What can be done?
Weymouth resident Steve Bendle has spent many years in affordable housing development, management and finance, most recently supporting the community land trust movement in England, including in Dorset. He says: “The Local Plan Review for Weymouth & Portland and for West Dorset proposes designating more precious greenfield sites for housing.
“In giving up this amenity, the community has a right to expect that the housing which gets built meets local needs. The councils’ definition of affordable is inadequate – all homes costing under £250,000 to buy and rents at 80% market rent are designated ‘affordable’.
“The Plan also relies on developers to build homes of the right size, type and specification when their main aim is to keep costs down.
“So the opportunities presented by these new housing developments risk being squandered. It’s time for local councils to take a more proactive role in both planning and land ownership so that families and young people can build stable lives in homes they can afford on local wages.
“We propose more Neighbourhood Plans that set out more precisely what type of homes are needed. Planning Committees can also prepare Supplementary Planning Documents for all the larger sites and involve local people in their drafting to make sure of the right outcomes.
“Otherwise we could just lose our green spaces without meeting our housing needs. The only people benefiting will be landowners and the developers.
“We can do better than this: developing part of every scheme to our own requirements with social rented homes and shared ownership at level of equity people can afford to buy, as well as action on empty and second homes.”
Steve Bendle will be speaking at the WeyPAW conference on Saturday October 13 – 12 midday at Safewise, Radipole Lane, Weymouth. Other speakers include Professor Danny Dorling of Oxford University on wages and inequality, and Eva Herman of Manchester University, who will introduce discussion on women, wages and rights at work. Admission is free – all are welcome.
More information on the WeyPAW conference at: www.weypaw.org.uk
Saturday 13 October, Safewise, Weymouth
- No to poverty wages
- For the Living Wage, equal pay for women and full rights at work
- For affordable housing
- Stop the cuts to schools and hospitals
- MPs and councillors – do your job!
Why are wages in Weymouth & Portland the lowest in the UK? Why are our schools struggling and why, at a time of need, are hospitals and health services in W&P being cut again and again? Why does no one take responsibility? What can we do?
Wages – housing
Wages and living standards in South Dorset continue to decline. Despite years of talk – about development, business initiatives, the Olympic legacy – thousands of people in W&P struggle with poverty wages and insecure jobs. At the same time, housing costs rise relentlessly – the gap between local wages and the cost of housing is one of the biggest in the UK.
Young people face the prospect of insecure, seasonal employment, often on zero-hours contracts. Elderly people find that their services are being eroded and – the latest blow – that vital beds at Portland Community Hospital have been cut.
Our MPs and councils have failed to address these issues. They shift responsibility onto other bodies and agencies – and these, too, fail to tackle the real problems faced by thousands of people said to live in “forgotten towns”.
WeyPAW believes we can – we must – do better. We have called an open conference to discuss what lies behind these problems – and what policies we need to tackle them.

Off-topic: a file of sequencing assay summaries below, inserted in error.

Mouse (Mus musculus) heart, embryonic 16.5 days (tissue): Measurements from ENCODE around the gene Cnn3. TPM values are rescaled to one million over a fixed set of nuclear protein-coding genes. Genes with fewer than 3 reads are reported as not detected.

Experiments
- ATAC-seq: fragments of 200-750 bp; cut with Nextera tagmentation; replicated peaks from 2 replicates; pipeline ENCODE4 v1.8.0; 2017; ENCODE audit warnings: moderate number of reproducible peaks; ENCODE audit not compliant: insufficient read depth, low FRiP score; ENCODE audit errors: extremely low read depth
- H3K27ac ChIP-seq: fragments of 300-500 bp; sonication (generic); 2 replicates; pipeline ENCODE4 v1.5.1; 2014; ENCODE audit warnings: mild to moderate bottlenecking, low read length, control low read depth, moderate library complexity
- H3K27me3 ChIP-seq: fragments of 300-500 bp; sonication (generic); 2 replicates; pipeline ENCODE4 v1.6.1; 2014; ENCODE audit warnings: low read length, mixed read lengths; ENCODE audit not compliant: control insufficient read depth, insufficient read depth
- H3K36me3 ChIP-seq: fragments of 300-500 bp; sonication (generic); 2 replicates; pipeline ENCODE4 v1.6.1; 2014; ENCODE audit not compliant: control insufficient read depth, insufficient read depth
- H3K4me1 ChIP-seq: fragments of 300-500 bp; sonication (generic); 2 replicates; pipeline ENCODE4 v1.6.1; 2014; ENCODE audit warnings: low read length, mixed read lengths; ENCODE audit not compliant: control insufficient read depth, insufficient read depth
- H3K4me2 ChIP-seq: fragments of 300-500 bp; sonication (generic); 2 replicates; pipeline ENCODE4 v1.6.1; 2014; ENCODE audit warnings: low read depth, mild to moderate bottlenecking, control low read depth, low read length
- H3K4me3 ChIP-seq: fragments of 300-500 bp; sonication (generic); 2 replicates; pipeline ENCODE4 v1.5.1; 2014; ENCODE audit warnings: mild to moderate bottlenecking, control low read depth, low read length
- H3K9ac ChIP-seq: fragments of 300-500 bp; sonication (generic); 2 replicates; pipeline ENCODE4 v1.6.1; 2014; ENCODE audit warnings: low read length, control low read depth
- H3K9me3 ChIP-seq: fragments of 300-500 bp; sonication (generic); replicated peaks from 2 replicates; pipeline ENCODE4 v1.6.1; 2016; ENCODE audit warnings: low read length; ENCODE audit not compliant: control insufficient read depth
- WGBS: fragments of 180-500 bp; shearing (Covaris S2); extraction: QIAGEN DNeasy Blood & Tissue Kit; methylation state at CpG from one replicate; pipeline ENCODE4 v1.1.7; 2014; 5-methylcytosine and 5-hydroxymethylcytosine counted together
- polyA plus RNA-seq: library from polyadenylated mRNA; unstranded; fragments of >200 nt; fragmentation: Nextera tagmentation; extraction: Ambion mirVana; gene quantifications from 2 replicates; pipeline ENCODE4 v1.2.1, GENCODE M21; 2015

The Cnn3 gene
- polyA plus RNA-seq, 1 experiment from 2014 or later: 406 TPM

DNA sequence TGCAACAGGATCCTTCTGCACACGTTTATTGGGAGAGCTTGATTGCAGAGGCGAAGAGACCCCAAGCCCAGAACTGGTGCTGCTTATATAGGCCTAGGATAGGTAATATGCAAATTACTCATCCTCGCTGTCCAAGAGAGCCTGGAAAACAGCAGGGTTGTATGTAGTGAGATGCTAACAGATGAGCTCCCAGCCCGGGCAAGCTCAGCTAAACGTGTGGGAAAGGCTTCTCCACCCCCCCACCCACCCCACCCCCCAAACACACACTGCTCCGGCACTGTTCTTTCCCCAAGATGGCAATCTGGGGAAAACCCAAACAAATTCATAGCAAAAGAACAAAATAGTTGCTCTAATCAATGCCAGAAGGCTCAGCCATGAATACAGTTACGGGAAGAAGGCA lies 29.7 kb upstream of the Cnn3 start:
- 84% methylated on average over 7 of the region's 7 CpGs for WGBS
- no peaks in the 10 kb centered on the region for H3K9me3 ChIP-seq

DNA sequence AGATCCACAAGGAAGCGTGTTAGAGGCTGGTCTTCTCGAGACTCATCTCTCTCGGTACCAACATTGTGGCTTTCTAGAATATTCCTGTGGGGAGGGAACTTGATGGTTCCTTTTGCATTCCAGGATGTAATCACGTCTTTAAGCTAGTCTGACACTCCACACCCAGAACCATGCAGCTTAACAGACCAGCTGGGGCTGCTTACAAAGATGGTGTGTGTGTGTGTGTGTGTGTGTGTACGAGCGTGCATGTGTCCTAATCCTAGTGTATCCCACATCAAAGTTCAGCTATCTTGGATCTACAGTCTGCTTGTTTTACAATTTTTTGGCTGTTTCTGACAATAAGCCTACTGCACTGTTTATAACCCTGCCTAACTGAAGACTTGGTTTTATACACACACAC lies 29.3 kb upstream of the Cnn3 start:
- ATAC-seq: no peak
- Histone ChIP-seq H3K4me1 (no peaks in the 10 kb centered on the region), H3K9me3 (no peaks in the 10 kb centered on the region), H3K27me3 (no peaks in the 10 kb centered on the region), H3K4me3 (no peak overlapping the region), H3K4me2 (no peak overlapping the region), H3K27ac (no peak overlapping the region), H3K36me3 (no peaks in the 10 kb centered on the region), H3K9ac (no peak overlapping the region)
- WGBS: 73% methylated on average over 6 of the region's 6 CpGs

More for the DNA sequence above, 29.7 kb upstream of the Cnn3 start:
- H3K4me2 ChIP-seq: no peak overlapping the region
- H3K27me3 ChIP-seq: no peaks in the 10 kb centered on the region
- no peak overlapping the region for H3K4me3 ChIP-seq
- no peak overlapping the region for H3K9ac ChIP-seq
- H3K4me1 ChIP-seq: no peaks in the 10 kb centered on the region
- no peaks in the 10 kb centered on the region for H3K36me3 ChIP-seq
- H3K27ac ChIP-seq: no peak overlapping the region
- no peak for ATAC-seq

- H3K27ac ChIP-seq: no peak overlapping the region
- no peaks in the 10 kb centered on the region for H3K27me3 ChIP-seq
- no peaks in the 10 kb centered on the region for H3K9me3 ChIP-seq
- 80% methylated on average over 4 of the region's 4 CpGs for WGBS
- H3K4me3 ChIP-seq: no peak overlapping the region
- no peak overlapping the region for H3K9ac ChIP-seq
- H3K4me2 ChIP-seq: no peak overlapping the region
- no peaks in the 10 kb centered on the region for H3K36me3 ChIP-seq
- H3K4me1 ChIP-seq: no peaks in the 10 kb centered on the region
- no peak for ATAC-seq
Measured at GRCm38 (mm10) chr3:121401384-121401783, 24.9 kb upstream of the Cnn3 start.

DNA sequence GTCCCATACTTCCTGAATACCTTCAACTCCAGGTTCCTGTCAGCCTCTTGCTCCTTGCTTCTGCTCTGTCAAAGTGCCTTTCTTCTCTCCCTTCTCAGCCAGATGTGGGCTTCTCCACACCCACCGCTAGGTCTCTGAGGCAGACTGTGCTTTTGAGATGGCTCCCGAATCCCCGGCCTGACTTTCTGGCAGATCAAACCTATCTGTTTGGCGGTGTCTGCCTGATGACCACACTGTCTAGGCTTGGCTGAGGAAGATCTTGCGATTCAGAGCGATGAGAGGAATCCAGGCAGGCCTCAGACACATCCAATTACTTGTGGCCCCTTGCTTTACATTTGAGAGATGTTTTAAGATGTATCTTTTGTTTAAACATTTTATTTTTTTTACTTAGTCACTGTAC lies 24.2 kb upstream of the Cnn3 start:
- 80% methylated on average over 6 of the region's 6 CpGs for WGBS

We have invited one of Britain’s leading experts on incomes and inequality, Professor Danny Dorling of Oxford University, to introduce discussion on the crisis in South Dorset. We have also invited Eva Herman of Manchester Universityto address the particular problems of women and low pay, and Nigel Costley of the South-West TUCto discuss issues of rights at work.
Local activists will address problems in our schools and in health and welfare services, and introduce ideas for policies that can make a difference.
This is an open public forum: all those attending will be invited to express their views. Admission is free – donations are welcome.
WeyPAW Conference: Saturday 13 October, 12pm-4pm
Safewise, 481 Radipole Lane, Weymouth DT4 0QF (bus route 8)
WeyPAW campaigns against poverty wages and to promote well-being in Weymouth & Portland
Portland Speaks Out On Healthcare
On 5 July almost 200 residents attended a public meeting (at short notice) to unanimously voice their opposition to the planned closure of 16 beds at Portland Community Hospital.
The message they sent was very clear – losing the beds would not only remove a valuable resource from the community, but would also mark another step in the ongoing erosion of Portland’s infrastructure and with it the fundamental facilities and systems required to support its growing and ageing community.
Portland Community Hospital is located in the most deprived location in Dorset. Anarea recently ranked 322 out of 324 local authorities in England in terms of social mobility prospects for those with a disadvantaged background. Child poverty is high, average weekly pay is the lowest in the UK and key indicators show that prompt action is needed to improve overall health and life expectancy. Portland is a community that is already reeling under the impact of past cuts and evolving challenges, all of which are directly impacting on our health and wellbeing.
Government targets state 90 homes per year need to be built on Portland (approx 600 currently under construction or planned). There are plans for 3,000 new jobs to be created locally. These factors, combined with our ageing population, will further increase demand on our already depleted health and social care services – a demand that cannot be satisfied by partial provision in Weymouth (with 1950 new homes planned) or by our county hospital in Dorchester (with 3,500 new homes planned).